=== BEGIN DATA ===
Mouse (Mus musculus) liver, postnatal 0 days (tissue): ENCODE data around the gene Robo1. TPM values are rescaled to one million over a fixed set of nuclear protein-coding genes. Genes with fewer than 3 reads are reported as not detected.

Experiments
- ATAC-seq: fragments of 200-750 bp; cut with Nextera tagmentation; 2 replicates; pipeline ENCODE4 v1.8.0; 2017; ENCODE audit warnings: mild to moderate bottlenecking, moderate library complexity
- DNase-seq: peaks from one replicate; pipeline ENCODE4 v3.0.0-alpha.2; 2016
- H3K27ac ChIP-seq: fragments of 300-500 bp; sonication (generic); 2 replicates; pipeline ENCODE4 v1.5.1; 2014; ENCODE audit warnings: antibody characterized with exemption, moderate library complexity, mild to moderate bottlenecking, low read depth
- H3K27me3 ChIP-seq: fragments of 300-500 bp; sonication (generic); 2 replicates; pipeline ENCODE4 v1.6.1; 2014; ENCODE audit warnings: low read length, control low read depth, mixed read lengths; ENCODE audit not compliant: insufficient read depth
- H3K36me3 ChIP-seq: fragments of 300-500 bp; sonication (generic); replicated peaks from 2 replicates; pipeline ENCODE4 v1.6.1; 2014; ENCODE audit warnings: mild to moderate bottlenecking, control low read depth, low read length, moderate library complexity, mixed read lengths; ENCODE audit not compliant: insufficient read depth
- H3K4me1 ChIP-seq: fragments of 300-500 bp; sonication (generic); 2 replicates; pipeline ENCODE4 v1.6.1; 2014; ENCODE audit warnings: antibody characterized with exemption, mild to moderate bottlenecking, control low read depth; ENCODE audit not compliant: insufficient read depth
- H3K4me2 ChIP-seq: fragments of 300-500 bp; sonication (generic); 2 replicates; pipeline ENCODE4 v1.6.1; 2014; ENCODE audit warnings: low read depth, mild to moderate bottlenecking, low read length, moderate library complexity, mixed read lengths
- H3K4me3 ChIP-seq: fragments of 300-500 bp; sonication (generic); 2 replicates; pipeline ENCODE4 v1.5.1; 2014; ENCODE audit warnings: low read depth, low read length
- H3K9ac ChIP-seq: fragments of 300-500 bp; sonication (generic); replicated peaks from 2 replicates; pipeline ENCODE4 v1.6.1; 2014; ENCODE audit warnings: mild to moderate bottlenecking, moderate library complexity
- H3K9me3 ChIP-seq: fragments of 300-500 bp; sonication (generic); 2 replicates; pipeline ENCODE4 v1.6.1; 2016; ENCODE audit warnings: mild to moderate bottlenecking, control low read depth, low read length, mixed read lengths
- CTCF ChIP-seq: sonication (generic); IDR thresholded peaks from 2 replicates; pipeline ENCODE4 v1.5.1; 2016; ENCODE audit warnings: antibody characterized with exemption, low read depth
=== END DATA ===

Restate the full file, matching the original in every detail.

Mouse (Mus musculus) liver, postnatal 0 days (tissue): ENCODE data around the gene Robo1. TPM values are rescaled to one million over a fixed set of nuclear protein-coding genes. Genes with fewer than 3 reads are reported as not detected.

Experiments
- ATAC-seq: fragments of 200-750 bp; cut with Nextera tagmentation; 2 replicates; pipeline ENCODE4 v1.8.0; 2017; ENCODE audit warnings: mild to moderate bottlenecking, moderate library complexity
- DNase-seq: peaks from one replicate; pipeline ENCODE4 v3.0.0-alpha.2; 2016
- H3K27ac ChIP-seq: fragments of 300-500 bp; sonication (generic); 2 replicates; pipeline ENCODE4 v1.5.1; 2014; ENCODE audit warnings: antibody characterized with exemption, moderate library complexity, mild to moderate bottlenecking, low read depth
- H3K27me3 ChIP-seq: fragments of 300-500 bp; sonication (generic); 2 replicates; pipeline ENCODE4 v1.6.1; 2014; ENCODE audit warnings: low read length, control low read depth, mixed read lengths; ENCODE audit not compliant: insufficient read depth
- H3K36me3 ChIP-seq: fragments of 300-500 bp; sonication (generic); replicated peaks from 2 replicates; pipeline ENCODE4 v1.6.1; 2014; ENCODE audit warnings: mild to moderate bottlenecking, control low read depth, low read length, moderate library complexity, mixed read lengths; ENCODE audit not compliant: insufficient read depth
- H3K4me1 ChIP-seq: fragments of 300-500 bp; sonication (generic); 2 replicates; pipeline ENCODE4 v1.6.1; 2014; ENCODE audit warnings: antibody characterized with exemption, mild to moderate bottlenecking, control low read depth; ENCODE audit not compliant: insufficient read depth
- H3K4me2 ChIP-seq: fragments of 300-500 bp; sonication (generic); 2 replicates; pipeline ENCODE4 v1.6.1; 2014; ENCODE audit warnings: low read depth, mild to moderate bottlenecking, low read length, moderate library complexity, mixed read lengths
- H3K4me3 ChIP-seq: fragments of 300-500 bp; sonication (generic); 2 replicates; pipeline ENCODE4 v1.5.1; 2014; ENCODE audit warnings: low read depth, low read length
- H3K9ac ChIP-seq: fragments of 300-500 bp; sonication (generic); replicated peaks from 2 replicates; pipeline ENCODE4 v1.6.1; 2014; ENCODE audit warnings: mild to moderate bottlenecking, moderate library complexity
- H3K9me3 ChIP-seq: fragments of 300-500 bp; sonication (generic); 2 replicates; pipeline ENCODE4 v1.6.1; 2016; ENCODE audit warnings: mild to moderate bottlenecking, control low read depth, low read length, mixed read lengths
- CTCF ChIP-seq: sonication (generic); IDR thresholded peaks from 2 replicates; pipeline ENCODE4 v1.5.1; 2016; ENCODE audit warnings: antibody characterized with exemption, low read depth